Forum for Science, Industry and Business

Sponsored by:     3M 
Search our Site:

 

Stem cells fill gaps in bones

04.04.2013
Large defects will heal more quickly
RUBIN: Reducing recovery time by months

For many patients the removal of several centimetres of bone from the lower leg following a serious injury or a tumour extraction is only the beginning of a long-lasting ordeal. Autologous stem cells have been found to accelerate and boost the healing process. Surgeons at the RUB clinic Bergmannsheil have achieved promising results: without stem cells, it takes on average 49 days for one centimetre of bone to regrow; with stem cells, that period has been reduced to 37 days.

RUBIN online

The complete article with downloadable images may be found online at: http://www.ruhr-uni-bochum.de/rubin/rubin-international-2013/

Stretching the periosteum

In the past, large bone defect inevitably led to an amputation. Today, the arm or leg is stabilised in an external support, and a transport wire is pulled through the marrow of the intact part of the injured bone. Once the soft tissue surrounding the injury is healed, the surgeons cut the healthy part of the bone into two. The transport wire is affixed to the winches of a ring fixator that is attached around the leg. Using a sophisticated cable-pull system, the previously detached part of the bone is slowly pulled either downwards or upwards along the gap in the bone until it arrives and docks at the other end. During the pulling stage, the periosteum of the bone that had been pulled apart had been continuously stretched. Thus, a periosteum tube is created in the gap behind the relocated portion of the bone. Inside that tube, the new bone can regenerate. This process, however, is extremely tedious and the treatment fails in every firth case.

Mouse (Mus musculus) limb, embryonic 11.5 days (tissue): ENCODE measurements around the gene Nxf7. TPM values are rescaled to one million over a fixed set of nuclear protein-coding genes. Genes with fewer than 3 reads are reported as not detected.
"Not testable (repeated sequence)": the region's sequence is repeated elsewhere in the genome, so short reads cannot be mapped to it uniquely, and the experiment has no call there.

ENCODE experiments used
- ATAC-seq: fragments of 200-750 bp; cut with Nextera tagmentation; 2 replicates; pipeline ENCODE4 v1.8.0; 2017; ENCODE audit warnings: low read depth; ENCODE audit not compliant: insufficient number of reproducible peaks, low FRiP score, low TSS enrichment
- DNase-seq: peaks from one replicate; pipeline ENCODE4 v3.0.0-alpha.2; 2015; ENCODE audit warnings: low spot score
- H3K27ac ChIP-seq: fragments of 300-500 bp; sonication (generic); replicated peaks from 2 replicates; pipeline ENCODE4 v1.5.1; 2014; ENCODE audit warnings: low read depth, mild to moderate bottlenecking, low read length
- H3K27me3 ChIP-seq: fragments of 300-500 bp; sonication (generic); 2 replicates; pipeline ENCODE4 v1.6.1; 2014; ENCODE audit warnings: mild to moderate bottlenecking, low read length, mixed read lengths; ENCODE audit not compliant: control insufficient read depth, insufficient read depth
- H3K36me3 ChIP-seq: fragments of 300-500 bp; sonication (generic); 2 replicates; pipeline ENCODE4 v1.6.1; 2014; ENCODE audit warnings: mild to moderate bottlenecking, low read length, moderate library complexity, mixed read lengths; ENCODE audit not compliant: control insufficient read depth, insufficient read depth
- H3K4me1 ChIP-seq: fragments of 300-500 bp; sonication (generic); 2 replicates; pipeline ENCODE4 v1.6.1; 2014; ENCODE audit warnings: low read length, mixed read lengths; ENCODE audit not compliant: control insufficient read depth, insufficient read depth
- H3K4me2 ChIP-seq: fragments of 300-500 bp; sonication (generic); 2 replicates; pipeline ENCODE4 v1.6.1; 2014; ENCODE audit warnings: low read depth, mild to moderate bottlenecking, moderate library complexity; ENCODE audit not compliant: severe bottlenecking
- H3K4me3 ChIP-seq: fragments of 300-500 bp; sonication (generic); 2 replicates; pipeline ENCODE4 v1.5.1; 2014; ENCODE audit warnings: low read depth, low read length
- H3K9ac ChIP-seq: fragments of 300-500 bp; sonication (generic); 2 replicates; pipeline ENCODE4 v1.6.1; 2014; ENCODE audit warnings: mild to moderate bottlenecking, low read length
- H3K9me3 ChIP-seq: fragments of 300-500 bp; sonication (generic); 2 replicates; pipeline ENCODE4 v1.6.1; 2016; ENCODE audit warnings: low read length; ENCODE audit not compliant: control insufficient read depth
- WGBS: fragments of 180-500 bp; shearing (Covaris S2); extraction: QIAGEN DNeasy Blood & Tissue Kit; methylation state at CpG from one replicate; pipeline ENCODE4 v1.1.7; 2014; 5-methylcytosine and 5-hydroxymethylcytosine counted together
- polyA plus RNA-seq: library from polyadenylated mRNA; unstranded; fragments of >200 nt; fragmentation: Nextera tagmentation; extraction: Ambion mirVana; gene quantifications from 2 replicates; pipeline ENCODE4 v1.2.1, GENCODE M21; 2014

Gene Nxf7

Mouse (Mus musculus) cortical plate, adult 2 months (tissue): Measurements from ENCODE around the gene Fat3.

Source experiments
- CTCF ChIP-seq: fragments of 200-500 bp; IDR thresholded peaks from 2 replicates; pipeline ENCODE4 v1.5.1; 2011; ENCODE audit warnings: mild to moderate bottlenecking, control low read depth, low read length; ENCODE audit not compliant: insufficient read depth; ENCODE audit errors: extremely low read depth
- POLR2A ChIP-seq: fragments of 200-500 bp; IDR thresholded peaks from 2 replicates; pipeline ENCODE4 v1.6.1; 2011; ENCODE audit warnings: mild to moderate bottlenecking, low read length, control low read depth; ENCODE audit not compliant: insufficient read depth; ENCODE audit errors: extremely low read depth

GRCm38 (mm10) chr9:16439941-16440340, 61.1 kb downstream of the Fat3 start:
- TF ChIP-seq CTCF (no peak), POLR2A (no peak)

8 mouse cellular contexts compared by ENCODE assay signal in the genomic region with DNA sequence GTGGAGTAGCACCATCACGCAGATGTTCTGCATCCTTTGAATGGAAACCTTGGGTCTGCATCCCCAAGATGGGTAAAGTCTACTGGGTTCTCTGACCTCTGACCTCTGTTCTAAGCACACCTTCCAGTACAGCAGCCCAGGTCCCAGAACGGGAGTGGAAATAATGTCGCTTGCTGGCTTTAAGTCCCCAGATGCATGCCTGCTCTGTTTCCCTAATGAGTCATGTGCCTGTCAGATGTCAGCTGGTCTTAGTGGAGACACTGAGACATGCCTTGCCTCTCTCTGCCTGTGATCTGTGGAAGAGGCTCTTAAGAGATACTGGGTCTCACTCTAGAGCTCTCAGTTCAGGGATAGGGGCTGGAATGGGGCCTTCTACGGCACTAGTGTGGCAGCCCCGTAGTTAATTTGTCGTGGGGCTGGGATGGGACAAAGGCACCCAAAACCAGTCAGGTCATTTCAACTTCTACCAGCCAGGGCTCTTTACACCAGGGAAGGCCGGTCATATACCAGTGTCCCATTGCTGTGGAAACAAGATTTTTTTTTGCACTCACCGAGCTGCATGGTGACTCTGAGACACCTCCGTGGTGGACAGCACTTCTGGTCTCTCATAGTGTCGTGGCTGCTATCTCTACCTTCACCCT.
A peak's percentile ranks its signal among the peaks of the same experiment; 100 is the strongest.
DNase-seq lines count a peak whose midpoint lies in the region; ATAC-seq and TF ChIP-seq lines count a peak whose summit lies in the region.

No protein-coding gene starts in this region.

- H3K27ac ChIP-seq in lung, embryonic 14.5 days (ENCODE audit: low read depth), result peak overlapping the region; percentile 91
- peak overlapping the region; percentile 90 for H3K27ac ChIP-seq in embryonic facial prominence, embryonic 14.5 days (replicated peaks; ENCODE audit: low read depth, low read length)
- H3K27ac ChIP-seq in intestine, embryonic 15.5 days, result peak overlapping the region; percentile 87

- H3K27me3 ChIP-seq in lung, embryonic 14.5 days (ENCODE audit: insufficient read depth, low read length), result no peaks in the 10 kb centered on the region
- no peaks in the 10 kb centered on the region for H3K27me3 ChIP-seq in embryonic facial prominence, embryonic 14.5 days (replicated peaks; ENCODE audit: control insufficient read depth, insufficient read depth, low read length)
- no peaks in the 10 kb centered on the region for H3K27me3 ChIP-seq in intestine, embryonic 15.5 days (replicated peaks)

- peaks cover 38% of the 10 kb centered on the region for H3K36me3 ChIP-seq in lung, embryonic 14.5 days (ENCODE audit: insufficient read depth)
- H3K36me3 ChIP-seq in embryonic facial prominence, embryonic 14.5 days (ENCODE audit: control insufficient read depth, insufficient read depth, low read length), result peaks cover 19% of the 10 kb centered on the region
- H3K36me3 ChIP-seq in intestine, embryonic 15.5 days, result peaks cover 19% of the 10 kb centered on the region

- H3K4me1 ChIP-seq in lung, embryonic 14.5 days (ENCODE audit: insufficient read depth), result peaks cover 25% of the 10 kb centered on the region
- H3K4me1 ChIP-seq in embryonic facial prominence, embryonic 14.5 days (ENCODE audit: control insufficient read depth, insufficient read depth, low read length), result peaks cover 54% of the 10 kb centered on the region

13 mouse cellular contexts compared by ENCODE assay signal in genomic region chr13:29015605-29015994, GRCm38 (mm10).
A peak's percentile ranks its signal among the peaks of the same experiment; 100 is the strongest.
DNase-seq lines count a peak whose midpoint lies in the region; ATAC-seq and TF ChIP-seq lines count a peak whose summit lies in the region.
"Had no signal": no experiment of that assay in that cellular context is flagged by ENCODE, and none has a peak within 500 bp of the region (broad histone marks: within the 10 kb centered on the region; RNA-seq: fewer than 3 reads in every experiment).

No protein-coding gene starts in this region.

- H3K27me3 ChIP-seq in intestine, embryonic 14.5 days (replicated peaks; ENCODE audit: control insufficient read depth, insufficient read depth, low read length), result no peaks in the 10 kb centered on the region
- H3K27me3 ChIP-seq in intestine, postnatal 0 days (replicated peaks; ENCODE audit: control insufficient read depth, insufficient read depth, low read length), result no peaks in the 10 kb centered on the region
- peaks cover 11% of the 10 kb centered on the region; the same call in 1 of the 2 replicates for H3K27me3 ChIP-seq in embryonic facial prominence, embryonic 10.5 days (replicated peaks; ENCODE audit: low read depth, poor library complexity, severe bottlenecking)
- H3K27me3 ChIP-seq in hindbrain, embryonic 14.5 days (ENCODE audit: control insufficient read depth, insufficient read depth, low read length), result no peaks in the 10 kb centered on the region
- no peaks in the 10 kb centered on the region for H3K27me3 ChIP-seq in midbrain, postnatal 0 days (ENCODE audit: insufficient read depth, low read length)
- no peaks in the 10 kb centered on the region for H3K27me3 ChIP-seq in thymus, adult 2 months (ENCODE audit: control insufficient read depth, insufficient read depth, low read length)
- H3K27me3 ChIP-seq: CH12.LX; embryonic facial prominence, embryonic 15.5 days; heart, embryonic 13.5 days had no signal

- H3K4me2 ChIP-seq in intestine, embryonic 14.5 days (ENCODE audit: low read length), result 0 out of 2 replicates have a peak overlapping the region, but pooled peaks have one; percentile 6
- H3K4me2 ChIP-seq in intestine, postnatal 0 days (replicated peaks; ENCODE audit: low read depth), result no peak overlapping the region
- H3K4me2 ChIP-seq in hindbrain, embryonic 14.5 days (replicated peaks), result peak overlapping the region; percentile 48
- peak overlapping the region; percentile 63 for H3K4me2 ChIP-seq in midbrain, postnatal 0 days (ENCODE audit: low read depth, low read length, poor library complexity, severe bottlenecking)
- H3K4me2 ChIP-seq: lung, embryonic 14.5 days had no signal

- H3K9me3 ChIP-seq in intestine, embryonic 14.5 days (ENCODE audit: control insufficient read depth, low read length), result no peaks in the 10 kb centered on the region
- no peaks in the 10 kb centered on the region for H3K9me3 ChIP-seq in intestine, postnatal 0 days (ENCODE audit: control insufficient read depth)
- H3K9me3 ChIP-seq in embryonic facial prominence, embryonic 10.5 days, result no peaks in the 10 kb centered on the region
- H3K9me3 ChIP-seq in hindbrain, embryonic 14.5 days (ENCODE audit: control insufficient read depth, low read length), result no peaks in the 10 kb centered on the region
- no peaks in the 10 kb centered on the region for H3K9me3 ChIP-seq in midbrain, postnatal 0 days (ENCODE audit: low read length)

Processing autologous stem cells in the operating theatre